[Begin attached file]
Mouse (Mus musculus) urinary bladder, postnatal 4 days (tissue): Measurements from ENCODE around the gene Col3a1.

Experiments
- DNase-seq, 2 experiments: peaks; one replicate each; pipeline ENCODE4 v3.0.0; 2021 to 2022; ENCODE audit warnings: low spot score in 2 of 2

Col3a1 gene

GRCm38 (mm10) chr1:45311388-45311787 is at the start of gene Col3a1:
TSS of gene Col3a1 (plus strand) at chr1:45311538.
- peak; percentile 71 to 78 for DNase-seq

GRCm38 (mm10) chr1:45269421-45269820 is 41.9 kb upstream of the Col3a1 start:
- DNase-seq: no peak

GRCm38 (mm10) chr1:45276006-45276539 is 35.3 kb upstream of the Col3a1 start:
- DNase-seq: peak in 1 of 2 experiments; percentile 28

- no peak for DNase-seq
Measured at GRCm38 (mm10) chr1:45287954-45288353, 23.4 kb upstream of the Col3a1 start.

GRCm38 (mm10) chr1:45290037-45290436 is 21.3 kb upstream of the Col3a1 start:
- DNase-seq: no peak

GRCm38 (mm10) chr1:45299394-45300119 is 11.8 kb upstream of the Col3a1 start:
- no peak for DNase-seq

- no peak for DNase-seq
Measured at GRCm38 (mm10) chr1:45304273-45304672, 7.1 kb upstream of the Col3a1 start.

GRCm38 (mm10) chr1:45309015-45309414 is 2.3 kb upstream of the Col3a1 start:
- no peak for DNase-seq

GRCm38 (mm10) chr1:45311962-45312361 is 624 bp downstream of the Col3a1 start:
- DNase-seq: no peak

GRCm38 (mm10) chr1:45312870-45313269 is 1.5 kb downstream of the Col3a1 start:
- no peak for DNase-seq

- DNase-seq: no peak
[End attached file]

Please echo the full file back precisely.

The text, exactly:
Mouse (Mus musculus) urinary bladder, postnatal 4 days (tissue): Measurements from ENCODE around the gene Col3a1.

Experiments
- DNase-seq, 2 experiments: peaks; one replicate each; pipeline ENCODE4 v3.0.0; 2021 to 2022; ENCODE audit warnings: low spot score in 2 of 2

Col3a1 gene

GRCm38 (mm10) chr1:45311388-45311787 is at the start of gene Col3a1:
TSS of gene Col3a1 (plus strand) at chr1:45311538.
- peak; percentile 71 to 78 for DNase-seq

GRCm38 (mm10) chr1:45269421-45269820 is 41.9 kb upstream of the Col3a1 start:
- DNase-seq: no peak

GRCm38 (mm10) chr1:45276006-45276539 is 35.3 kb upstream of the Col3a1 start:
- DNase-seq: peak in 1 of 2 experiments; percentile 28

- no peak for DNase-seq
Measured at GRCm38 (mm10) chr1:45287954-45288353, 23.4 kb upstream of the Col3a1 start.

GRCm38 (mm10) chr1:45290037-45290436 is 21.3 kb upstream of the Col3a1 start:
- DNase-seq: no peak

GRCm38 (mm10) chr1:45299394-45300119 is 11.8 kb upstream of the Col3a1 start:
- no peak for DNase-seq

- no peak for DNase-seq
Measured at GRCm38 (mm10) chr1:45304273-45304672, 7.1 kb upstream of the Col3a1 start.

GRCm38 (mm10) chr1:45309015-45309414 is 2.3 kb upstream of the Col3a1 start:
- no peak for DNase-seq

GRCm38 (mm10) chr1:45311962-45312361 is 624 bp downstream of the Col3a1 start:
- DNase-seq: no peak

GRCm38 (mm10) chr1:45312870-45313269 is 1.5 kb downstream of the Col3a1 start:
- no peak for DNase-seq

- DNase-seq: no peak